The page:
Apex court yet again clarifies the scope and ambit of Section 8 and Section 9 of the Code

By EDITORIAL TEAM - INSOL INDIA Posted On : December 14, 2018

In the case of Transmission Corporation of Andhra Pradesh Limited vs. Equipment Conductors and Cables Limited, the Supreme Court allowed the appeal, holding that once the operation creditor has filed an application under Section 9 of the Insolvency and Bankruptcy Code, 2016 (“Code”)  the adjudicating authority must reject the application under Section 9(5)(2)(d) of the Code if there is a notice of dispute received by the operational creditor or there exists a record of dispute in the information utility.


Transmission Corporation of Andhra Pradesh Limited (“Appellant”) had awarded certain contracts to Equipment Conductors and Cables Limited (“Respondent”) for providing goods and services. Later, dispute arose between the parties and the Respondent initiated arbitration proceedings against the Appellant. Part decree was awarded by the competent court in favour of the Respondent. However, the Respondent filed an application under Section 9 of the Code stating that it had served a demand notice for the entire disputed amount and that the said dues were not paid by the Appellant. National Company Law Tribunal (“NCLT”) dismissed the application. Thereafter, the respondent filed an appeal before the NCLAT. Without discussing the merits of the case, National Company Law Appellate Tribunal (“NCLAT”) ordered the Appellant to settle the claim with the Respondent, failing which it will pass an appropriate order on merit, clearly indicating that failure to pay the amount would cause the initiation of corporate insolvency resolution process (“CIRP”).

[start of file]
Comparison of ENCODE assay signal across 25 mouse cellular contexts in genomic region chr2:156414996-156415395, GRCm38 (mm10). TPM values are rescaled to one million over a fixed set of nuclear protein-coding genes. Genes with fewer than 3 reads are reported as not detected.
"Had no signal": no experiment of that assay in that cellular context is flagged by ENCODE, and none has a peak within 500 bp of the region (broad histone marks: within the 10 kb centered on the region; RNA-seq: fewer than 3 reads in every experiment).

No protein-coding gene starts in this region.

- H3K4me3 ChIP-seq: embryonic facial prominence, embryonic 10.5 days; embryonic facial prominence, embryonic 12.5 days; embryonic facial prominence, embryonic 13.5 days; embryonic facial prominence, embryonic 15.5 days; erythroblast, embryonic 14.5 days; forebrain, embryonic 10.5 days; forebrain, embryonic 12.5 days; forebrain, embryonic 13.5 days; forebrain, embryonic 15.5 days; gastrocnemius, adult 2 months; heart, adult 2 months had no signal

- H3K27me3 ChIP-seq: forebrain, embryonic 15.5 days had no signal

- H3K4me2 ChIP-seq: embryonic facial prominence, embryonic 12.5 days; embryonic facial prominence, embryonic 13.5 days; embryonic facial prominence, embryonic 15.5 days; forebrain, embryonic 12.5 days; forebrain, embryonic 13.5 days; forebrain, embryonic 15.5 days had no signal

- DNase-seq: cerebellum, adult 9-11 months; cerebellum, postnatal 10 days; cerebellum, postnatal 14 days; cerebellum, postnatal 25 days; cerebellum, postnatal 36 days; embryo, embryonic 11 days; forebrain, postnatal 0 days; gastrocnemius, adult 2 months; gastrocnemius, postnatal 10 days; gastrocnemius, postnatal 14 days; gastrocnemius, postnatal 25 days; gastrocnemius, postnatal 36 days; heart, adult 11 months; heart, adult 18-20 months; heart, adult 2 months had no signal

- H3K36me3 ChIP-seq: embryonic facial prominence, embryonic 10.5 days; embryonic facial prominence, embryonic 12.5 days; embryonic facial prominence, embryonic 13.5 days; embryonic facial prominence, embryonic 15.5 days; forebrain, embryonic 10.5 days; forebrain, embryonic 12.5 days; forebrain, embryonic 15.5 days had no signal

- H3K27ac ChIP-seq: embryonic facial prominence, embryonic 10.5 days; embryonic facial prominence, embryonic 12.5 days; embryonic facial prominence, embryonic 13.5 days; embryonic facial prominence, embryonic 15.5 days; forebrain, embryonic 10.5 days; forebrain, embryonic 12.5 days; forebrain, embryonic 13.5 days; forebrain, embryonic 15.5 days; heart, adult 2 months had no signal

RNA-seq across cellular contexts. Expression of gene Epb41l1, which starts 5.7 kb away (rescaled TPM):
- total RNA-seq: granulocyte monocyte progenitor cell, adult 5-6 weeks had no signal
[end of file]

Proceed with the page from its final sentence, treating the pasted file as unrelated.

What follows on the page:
Under Section 9 of the Code, existence of undisputed debt is sine qua non for initiation of CIRP. In the present case, in the course of the arbitration proceedings, certain claims were categorically rejected by the arbitral council on the ground that they had become time-barred. An appeal in relation to such failed claims failed yet again. Thereafter, the Respondent attempted to recover the amount by filing an execution petition, wherein the court held that since that particular amount was not payable under the arbitral award, the execution was not maintainable to such extent.


Citing the judgement in the case of Mobilox Innovations Private Limited vs. Kirusa Software Private Limited, the Supreme Court reiterated that the Code is not a substitute to a recovery forum and the existence of real dispute defeats the invocation of insolvency proceedings under the Code. Allowing the appeal filed by the Appellant, the Supreme Court set aside the order passed by NCLAT.